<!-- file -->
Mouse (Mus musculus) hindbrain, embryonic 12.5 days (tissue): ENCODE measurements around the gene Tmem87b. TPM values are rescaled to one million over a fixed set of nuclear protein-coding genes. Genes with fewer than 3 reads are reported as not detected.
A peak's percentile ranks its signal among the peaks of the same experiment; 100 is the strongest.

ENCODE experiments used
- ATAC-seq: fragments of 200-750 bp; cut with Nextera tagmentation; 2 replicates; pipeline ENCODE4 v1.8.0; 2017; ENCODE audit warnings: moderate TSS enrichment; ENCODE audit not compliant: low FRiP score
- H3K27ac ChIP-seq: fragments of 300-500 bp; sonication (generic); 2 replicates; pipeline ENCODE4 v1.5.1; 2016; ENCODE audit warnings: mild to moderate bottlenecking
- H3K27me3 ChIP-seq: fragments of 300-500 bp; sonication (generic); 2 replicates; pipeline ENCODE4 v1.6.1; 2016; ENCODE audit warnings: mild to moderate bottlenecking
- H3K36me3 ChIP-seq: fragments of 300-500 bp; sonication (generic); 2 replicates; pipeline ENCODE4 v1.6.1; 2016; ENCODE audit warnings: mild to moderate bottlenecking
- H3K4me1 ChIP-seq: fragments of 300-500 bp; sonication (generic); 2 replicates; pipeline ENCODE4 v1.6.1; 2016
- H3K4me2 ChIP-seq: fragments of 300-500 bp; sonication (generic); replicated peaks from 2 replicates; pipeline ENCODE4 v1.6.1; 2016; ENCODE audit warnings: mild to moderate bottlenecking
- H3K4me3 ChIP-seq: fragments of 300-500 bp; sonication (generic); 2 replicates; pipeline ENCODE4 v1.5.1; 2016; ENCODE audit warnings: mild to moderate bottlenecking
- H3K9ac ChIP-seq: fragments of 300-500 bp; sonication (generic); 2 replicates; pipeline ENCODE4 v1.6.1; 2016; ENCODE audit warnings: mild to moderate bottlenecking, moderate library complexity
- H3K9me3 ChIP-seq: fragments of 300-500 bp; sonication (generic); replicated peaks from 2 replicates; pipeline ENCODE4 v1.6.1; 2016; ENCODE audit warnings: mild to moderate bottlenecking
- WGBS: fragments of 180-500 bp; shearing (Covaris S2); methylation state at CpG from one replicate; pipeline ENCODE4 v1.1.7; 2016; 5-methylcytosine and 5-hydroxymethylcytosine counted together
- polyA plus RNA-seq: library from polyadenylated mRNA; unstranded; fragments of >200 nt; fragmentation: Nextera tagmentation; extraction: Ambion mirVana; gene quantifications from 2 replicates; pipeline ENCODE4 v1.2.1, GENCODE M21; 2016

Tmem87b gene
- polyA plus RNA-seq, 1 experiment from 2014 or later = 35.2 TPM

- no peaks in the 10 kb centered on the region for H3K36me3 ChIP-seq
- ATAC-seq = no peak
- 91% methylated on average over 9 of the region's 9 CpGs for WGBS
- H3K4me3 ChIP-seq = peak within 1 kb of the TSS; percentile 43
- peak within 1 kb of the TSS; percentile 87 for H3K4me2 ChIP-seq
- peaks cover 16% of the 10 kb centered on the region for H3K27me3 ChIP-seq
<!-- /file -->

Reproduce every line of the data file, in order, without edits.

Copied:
Mouse (Mus musculus) hindbrain, embryonic 12.5 days (tissue): ENCODE measurements around the gene Tmem87b. TPM values are rescaled to one million over a fixed set of nuclear protein-coding genes. Genes with fewer than 3 reads are reported as not detected.
A peak's percentile ranks its signal among the peaks of the same experiment; 100 is the strongest.

ENCODE experiments used
- ATAC-seq: fragments of 200-750 bp; cut with Nextera tagmentation; 2 replicates; pipeline ENCODE4 v1.8.0; 2017; ENCODE audit warnings: moderate TSS enrichment; ENCODE audit not compliant: low FRiP score
- H3K27ac ChIP-seq: fragments of 300-500 bp; sonication (generic); 2 replicates; pipeline ENCODE4 v1.5.1; 2016; ENCODE audit warnings: mild to moderate bottlenecking
- H3K27me3 ChIP-seq: fragments of 300-500 bp; sonication (generic); 2 replicates; pipeline ENCODE4 v1.6.1; 2016; ENCODE audit warnings: mild to moderate bottlenecking
- H3K36me3 ChIP-seq: fragments of 300-500 bp; sonication (generic); 2 replicates; pipeline ENCODE4 v1.6.1; 2016; ENCODE audit warnings: mild to moderate bottlenecking
- H3K4me1 ChIP-seq: fragments of 300-500 bp; sonication (generic); 2 replicates; pipeline ENCODE4 v1.6.1; 2016
- H3K4me2 ChIP-seq: fragments of 300-500 bp; sonication (generic); replicated peaks from 2 replicates; pipeline ENCODE4 v1.6.1; 2016; ENCODE audit warnings: mild to moderate bottlenecking
- H3K4me3 ChIP-seq: fragments of 300-500 bp; sonication (generic); 2 replicates; pipeline ENCODE4 v1.5.1; 2016; ENCODE audit warnings: mild to moderate bottlenecking
- H3K9ac ChIP-seq: fragments of 300-500 bp; sonication (generic); 2 replicates; pipeline ENCODE4 v1.6.1; 2016; ENCODE audit warnings: mild to moderate bottlenecking, moderate library complexity
- H3K9me3 ChIP-seq: fragments of 300-500 bp; sonication (generic); replicated peaks from 2 replicates; pipeline ENCODE4 v1.6.1; 2016; ENCODE audit warnings: mild to moderate bottlenecking
- WGBS: fragments of 180-500 bp; shearing (Covaris S2); methylation state at CpG from one replicate; pipeline ENCODE4 v1.1.7; 2016; 5-methylcytosine and 5-hydroxymethylcytosine counted together
- polyA plus RNA-seq: library from polyadenylated mRNA; unstranded; fragments of >200 nt; fragmentation: Nextera tagmentation; extraction: Ambion mirVana; gene quantifications from 2 replicates; pipeline ENCODE4 v1.2.1, GENCODE M21; 2016

Tmem87b gene
- polyA plus RNA-seq, 1 experiment from 2014 or later = 35.2 TPM

- no peaks in the 10 kb centered on the region for H3K36me3 ChIP-seq
- ATAC-seq = no peak
- 91% methylated on average over 9 of the region's 9 CpGs for WGBS
- H3K4me3 ChIP-seq = peak within 1 kb of the TSS; percentile 43
- peak within 1 kb of the TSS; percentile 87 for H3K4me2 ChIP-seq
- peaks cover 16% of the 10 kb centered on the region for H3K27me3 ChIP-seq